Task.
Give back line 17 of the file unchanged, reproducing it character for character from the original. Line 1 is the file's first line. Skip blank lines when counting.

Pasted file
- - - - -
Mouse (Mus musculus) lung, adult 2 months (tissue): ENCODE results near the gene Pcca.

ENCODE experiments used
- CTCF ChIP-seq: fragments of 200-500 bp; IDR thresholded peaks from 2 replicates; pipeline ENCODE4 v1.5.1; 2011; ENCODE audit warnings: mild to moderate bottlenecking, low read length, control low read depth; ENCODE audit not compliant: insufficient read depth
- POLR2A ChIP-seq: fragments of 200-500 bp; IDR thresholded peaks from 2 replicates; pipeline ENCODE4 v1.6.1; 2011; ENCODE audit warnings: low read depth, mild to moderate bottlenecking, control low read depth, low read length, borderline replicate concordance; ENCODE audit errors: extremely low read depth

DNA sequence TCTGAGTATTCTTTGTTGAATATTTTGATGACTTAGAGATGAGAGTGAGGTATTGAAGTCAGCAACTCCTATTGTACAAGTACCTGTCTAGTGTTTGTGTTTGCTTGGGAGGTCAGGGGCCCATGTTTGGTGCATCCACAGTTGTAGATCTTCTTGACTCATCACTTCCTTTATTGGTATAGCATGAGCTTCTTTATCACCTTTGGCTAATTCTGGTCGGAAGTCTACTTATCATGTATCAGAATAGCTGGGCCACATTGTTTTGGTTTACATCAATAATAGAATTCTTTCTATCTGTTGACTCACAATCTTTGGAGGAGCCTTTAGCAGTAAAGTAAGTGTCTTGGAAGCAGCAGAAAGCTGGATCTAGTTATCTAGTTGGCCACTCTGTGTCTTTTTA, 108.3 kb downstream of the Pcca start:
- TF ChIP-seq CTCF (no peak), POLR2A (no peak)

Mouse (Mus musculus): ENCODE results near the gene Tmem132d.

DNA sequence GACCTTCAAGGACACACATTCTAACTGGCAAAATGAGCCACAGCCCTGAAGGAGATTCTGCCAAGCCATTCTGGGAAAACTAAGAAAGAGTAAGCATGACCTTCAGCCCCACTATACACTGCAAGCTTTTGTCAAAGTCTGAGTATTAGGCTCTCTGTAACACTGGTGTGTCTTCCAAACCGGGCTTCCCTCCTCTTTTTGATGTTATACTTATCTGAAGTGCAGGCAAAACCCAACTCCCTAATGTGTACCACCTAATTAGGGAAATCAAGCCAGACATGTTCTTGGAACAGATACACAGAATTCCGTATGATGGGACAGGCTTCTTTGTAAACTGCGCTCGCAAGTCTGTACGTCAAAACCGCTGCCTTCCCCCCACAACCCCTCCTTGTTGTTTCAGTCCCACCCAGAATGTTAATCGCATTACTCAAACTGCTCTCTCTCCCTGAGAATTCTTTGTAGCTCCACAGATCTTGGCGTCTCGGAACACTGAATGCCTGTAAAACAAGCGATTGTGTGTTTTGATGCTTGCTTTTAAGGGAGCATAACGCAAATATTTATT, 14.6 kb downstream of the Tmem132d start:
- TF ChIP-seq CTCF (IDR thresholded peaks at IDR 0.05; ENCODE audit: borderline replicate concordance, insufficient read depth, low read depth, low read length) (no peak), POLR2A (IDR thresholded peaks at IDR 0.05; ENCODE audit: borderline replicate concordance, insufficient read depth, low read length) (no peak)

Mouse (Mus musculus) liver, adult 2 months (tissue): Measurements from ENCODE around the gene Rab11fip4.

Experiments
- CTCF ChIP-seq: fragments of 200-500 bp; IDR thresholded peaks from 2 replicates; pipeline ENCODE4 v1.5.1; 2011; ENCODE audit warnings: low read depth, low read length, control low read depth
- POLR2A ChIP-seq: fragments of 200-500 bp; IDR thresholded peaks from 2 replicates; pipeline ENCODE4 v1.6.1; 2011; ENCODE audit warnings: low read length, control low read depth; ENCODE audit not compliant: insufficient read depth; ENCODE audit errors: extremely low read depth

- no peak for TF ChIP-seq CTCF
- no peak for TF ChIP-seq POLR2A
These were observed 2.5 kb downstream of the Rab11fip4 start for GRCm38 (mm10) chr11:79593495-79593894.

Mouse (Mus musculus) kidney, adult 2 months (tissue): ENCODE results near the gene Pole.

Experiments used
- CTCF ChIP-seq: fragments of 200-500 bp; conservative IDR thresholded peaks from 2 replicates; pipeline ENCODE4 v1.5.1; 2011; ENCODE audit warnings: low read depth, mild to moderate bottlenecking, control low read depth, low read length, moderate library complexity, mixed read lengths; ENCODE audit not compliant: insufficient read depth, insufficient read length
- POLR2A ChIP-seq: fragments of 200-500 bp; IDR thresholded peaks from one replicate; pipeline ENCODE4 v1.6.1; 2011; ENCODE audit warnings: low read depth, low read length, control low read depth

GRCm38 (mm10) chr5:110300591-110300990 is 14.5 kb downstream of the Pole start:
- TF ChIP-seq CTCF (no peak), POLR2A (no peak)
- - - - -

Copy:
Mouse (Mus musculus) kidney, adult 2 months (tissue): ENCODE results near the gene Pole.